Review: Tomorrow, When the War Began (2010)

Tomorrow, When the War Began (2010)

Directed by: Stuart Beattie | 100 minutes | action, drama, war, adventure, romance | Actors: Caitlin Stasey, Rachel Hurd-Wood, Lincoln Lewis, Deniz Akdeniz, Phoebe Tonkin, Chris Pang, Ashleigh Cummings, Andrew Ryan, Colin Friels, Don Halbert, Olivia Pigeot, Stephen Bourke, Kelly Butler, Julia Yon, Dane Carson, Matthew Dale, Gary Quay, Michael Camilleric

“Australian answer to Jerry Bruckheimer’s movies!” headlines the back of the blu-ray disc of the hit film ‘Tomorrow When the War Began’, which was the most visited film of 2010 in its home country of Australia. It’s a bit of a dubious way to promote this film. ‘Tomorrow’ has both more and something different to offer than Bruckheimer’s films. Although the target audience here is also action-loving youth – and there is certainly quite a bit of spectacle present – ​​the makers seem to want to involve the female viewer a little more with their attention to (calf) loves and conversations about doubts and feelings. In addition, the film is slightly more political and dystopian than is usually the case, with subtle references to history and attention to the moral implications of war. The film certainly doesn’t get deep and has its own limiting superficiality, but the viewer is at least exposed to something more than blunt action and spectacular violence without consequences.

Since the cast mainly consists of soap actors, it is not surprising – and clearly a conscious choice of the makers – that some love affairs occur in the film. Nearly everyone in the contrived group of campers – two girlfriends want to go on an adventure in the wilderness, but one of the fathers is only allowed to leave when six others come with them – at the end of the film form a (romantic) set with someone else from the group. The requirements of the genre are that there are different, opposing archetypes – or stereotypes – present in the group of “heroes”, allowing characters to clash and prejudice to be overcome. And of course the apparent opposites come closer together (just like in the youth classic ‘The Breakfast Club’, for example, the rebellious boy and the frumpy, rich, dumb blonde fall in love). The necessary frivolities are also present, with some slow-motion splashing in a mountain stream and attention to the taut bodies of the attractive young actors and actresses. The way everyone comes together is unbelievable, as are the neatly rounded and predictable storylines (such as a strict religious type who of course picks up a weapon at the end of the film, despite her firm promise never to do so).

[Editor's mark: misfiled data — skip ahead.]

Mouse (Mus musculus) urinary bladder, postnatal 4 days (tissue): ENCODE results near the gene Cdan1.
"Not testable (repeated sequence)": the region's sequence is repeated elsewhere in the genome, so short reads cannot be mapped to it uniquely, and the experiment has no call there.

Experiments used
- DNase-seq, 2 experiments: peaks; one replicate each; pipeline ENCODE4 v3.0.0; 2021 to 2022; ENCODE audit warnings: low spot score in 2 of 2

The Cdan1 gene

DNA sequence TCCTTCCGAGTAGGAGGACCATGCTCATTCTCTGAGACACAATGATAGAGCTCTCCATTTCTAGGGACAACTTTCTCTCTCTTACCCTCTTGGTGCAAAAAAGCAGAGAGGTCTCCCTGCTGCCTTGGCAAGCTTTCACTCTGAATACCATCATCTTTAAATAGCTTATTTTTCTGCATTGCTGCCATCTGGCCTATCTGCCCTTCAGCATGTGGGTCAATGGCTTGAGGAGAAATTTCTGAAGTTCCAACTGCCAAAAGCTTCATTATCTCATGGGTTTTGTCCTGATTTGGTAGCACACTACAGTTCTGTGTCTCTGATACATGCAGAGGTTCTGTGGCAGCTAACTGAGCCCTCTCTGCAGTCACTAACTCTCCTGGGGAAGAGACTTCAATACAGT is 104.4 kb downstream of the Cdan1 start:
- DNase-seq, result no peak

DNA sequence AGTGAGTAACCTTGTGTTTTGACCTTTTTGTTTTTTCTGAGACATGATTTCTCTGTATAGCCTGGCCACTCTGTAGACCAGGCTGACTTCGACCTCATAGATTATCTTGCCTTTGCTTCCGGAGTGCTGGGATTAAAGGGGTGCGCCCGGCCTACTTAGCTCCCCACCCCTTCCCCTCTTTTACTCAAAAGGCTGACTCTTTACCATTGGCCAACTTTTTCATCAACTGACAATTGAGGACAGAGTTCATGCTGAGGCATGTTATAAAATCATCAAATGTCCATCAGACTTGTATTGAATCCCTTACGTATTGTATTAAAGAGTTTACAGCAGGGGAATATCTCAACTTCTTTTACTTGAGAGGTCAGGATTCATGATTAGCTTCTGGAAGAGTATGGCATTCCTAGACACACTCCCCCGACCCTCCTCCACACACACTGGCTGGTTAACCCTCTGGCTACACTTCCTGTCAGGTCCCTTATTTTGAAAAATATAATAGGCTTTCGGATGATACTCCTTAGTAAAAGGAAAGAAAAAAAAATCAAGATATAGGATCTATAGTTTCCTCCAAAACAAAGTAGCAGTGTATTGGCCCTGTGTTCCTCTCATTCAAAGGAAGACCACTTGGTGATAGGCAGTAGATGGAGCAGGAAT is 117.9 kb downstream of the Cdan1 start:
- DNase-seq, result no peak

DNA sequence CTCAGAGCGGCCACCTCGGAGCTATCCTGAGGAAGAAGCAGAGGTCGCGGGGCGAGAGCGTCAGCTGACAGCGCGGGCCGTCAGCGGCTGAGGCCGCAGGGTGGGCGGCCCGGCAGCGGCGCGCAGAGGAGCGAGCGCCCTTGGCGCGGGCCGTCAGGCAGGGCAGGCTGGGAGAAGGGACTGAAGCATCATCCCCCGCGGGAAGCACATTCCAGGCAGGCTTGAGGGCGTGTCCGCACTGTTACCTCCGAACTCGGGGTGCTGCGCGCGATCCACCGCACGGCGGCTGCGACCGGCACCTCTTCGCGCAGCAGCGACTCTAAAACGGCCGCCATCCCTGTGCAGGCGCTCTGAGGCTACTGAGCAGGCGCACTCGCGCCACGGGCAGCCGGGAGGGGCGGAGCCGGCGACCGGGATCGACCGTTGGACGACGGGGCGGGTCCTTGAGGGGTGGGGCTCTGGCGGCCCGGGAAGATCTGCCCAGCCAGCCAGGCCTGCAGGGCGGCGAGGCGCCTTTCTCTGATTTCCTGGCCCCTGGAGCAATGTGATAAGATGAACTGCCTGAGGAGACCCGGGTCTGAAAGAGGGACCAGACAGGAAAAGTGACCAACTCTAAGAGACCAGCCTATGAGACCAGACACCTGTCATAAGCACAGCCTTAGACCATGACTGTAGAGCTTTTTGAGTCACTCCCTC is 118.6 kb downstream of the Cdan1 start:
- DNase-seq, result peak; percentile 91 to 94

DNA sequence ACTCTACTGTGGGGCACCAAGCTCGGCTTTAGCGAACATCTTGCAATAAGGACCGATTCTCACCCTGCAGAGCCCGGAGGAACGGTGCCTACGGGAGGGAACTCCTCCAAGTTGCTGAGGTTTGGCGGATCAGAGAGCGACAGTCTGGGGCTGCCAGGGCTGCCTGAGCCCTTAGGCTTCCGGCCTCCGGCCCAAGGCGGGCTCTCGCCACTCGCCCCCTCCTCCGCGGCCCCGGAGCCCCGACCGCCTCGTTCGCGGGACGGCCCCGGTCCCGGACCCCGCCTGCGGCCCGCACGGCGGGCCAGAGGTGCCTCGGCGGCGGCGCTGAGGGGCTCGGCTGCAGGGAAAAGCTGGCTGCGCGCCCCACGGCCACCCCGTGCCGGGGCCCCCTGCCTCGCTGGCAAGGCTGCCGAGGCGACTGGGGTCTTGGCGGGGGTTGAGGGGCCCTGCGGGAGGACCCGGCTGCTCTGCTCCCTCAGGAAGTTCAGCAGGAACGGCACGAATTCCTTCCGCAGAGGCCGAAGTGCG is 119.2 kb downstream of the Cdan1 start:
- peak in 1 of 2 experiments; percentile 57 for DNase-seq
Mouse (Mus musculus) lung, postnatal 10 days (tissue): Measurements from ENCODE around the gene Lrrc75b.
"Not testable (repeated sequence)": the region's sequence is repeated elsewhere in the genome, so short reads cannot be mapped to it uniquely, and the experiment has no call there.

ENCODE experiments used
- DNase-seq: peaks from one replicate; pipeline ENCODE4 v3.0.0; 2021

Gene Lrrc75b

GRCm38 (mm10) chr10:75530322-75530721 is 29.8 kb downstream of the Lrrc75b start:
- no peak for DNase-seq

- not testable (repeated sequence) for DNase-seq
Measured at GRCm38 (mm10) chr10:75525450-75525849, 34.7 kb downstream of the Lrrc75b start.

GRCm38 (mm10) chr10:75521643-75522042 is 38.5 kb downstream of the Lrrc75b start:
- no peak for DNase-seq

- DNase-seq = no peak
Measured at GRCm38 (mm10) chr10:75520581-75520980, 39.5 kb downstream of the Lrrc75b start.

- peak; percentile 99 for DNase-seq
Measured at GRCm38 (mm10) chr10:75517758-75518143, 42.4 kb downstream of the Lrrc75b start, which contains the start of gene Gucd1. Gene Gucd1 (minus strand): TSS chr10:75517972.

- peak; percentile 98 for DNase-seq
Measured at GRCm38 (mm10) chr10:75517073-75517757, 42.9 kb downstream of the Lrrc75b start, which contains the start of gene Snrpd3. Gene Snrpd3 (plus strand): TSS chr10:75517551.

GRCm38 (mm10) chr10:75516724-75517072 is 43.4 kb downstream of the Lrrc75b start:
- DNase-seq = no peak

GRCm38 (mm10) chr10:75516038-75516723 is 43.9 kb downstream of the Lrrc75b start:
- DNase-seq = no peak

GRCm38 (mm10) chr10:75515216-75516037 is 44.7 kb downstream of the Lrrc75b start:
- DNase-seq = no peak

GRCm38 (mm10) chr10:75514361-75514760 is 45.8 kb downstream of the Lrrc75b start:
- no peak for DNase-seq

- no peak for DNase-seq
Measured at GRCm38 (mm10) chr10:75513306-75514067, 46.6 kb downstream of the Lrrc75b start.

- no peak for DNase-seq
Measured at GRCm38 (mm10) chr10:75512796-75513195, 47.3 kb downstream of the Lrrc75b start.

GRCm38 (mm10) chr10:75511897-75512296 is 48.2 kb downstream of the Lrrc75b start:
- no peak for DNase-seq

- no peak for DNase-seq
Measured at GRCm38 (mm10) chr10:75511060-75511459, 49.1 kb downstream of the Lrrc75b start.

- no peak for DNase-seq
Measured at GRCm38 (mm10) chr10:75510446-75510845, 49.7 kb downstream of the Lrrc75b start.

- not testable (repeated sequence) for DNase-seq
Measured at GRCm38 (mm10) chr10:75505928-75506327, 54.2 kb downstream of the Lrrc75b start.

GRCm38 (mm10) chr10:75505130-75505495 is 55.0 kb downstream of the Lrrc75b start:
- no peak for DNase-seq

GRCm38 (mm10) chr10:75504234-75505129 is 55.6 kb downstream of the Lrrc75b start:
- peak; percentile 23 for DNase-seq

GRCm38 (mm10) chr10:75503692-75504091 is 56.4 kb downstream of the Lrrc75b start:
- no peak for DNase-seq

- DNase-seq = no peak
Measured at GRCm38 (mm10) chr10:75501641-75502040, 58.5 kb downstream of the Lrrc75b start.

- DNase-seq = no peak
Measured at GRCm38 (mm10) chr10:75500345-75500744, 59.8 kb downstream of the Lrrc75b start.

Yet these are only minor objections to a film that otherwise provides a lot of entertainment and a striking, threatening atmosphere. The way the invasion is introduced is subtle – with just a few fighter jets flying overhead while the youngsters are quietly and (still) safe camping – and the moment it really means business is shocking (when a plane is shot down by enemy fighters) . The response of the youth to the occupying forces is realistic for a change, with clear dismay and fear showing on their faces. Even though the occupying soldiers appear to be quite incompetent later in the film – during some chases – as a viewer you at least have the feeling that the heroes are in real danger (unlike, for example, the recent ‘Transformers’ films).

The exact reason for the invasion is not entirely clear, although a radio report hints that it could be neighboring countries that have fewer resources than Australia and want to enforce a fair distribution with the occupation. Not so unfairly, of course. It is nice that the personal moral objections to war are also considered and whether the enemy is really that villainous and deserves to die. Through a brief glance that one of the characters takes on a painting depicting the original inhabitants of Australia – the aborigines – in confrontation with their occupiers, the makers show that the proportions are not so black and white, and that the heroes of the film – or at least, their ancestors – (and all of us?) have butter on their heads too. It is usually not much more than a cursory acknowledgment or reference to these kinds of aspects, but at least it is something.

The action is often effective, thrilling and surprisingly well shot, including an entertaining chase involving a charging truck and a couple of buggies (which get caught in power lines and flip over) and a house being bombed and spectacularly engulfed in flames. The rest of the production also feels professional, with dynamic editing and beautiful, epic music. A great atmosphere for a more than competent action-adventure film. Let’s hope the next installments (because the movie misses based on the first part of a popular book series) continues this trend.

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